We Are Not Invincible

This is not the tone I expected my first blog post of 2016 to take on, but it’s been weighing on my heart and I need some relief.

Today is January 1st. It’s a day when everyone is so full of hope and enthusiasm about the year to come. We’ve made it through 2015 and now 2016 is here and it’s wide open. The possibilities are endless. The future looks bright. This will be our year. The world is ours.

How trite of us to think this way. 

As I type this, I’m getting ready to attend the funeral of a dear neighbor. Yes, on the first day of 2016, I’ll be saying goodbye to a person who has been a fixture in my life since the day my family and I moved into the ugly, grey (but wholly our own) one-family home across from hers. I was 9 when we moved in. My grandmother would pass away later that month. It was January.

Our neighbor, who we lovingly called Ms. Smith*—partially out of respect and partially because we never knew her first name—was a kindred; a fellow West Indian who was generous with her friendly waves and smiles. Although I didn’t know her well enough to call her a close friend, she and her family were part of the fabric of home to me. And now she’s gone.

That is why, reader, I’m writing to remind you that neither you, nor I, nor anyone you know will live forever. For some of us, this may indeed be the last new year we have the pleasure of celebrating. Don’t be cocky. Don’t behave as though you’re invincible because the immutable truth is that you aren’t.

So, savor every moment you have. Tell your love ones how much they mean to you. Work hard. Play hard. Don’t leave tasks for tomorrow that you can do today. Don’t take anyone or anything for granted because things can change in an instant. Acknowledge that forever hasn’t been allotted to you and take the finite time you have on this earth to make it a little bit better. And maybe a bit more neighborly.


* Not her real name



I’m not one for New Year’s Resolutions, but after all of the craziness that made 2014 a year of unmerited struggle (with pockets of beauty strewn in), I have decided to make one. Now, this isn’t your typical “lose weight” or “read more books” resolution, as those are things I intend to do that go without saying. The resolution—or more accurately, goal for growth—that I’ve made for myself is the result of much thought, meditation, and prayer over this closing year:

My growth goal for 2015 is to love better and more fully.

What does that mean? Well, it means a lot of things; it’s an intentionally vague statement that encompasses a world of change, but I’ll do my best to dissect it.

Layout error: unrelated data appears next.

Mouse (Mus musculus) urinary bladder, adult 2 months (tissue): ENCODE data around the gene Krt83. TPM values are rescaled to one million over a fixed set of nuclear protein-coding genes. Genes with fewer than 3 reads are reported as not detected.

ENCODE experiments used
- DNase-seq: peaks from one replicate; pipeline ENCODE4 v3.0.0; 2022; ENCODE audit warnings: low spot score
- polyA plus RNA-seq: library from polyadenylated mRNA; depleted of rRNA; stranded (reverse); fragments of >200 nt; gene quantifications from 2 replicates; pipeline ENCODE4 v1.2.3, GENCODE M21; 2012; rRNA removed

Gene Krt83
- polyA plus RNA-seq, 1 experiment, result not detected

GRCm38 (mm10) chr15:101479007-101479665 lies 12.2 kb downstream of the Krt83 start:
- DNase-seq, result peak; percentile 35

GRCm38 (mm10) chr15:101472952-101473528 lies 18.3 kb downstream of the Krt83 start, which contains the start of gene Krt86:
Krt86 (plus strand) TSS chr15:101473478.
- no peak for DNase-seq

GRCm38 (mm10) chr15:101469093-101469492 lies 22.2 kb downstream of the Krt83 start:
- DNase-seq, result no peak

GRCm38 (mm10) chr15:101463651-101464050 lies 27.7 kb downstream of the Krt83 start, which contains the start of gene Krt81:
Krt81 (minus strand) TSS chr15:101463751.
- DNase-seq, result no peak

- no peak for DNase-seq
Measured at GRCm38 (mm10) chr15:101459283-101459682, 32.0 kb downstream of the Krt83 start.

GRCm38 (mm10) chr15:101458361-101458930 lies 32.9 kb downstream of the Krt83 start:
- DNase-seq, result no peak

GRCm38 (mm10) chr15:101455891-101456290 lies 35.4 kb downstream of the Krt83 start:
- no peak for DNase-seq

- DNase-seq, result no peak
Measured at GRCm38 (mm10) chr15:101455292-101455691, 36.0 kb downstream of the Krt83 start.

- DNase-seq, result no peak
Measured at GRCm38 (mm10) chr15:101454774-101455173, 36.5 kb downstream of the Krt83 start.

I’ve been reading through the Bible on a (nearly) daily basis for some time now and a few days ago, I came upon 1 John 4. That chapter, which speaks extensively about love, captivated me in a way that, even now, I have trouble putting in words. So much so, that I reread it (and re-meditated on it) two additional days before moving on to the next chapter. What stood out to me most was how love, real love, was never described as an emotion. All love was tied to action and sacrificial action, at that. It reminded me of a saying I’d heard somewhere about love not being love unless it costs you something…

There were two main types of love described in this chapter. The first: God’s love for us. The second: the love we should have for others. The love that God showed us in sacrificing His Son for us should affect us deeply, especially in regards to how we love those around us. And not just those around us that we like or enjoy the company of, we should share this love with everyone. (Yes, that includes the annoying, horrible, ignorant, racist, sexist people, too.) I know this is a difficult thing to hear and subsequently apply to one’s life, but it’s a precursor to loving God. We are said to all be made in the image of God, so if you hate the people you see around you, who have bits of God in them, you can’t love Him, whom you cannot see.

So, in terms of my growth goal, I want to love God, others, and myself better and more fully. I want to love recklessly and without fear of that love going unrequited. I want people to think I’m crazy for treating others with genuine kindness and respect even after they’ve been insufferable to me. I want to love.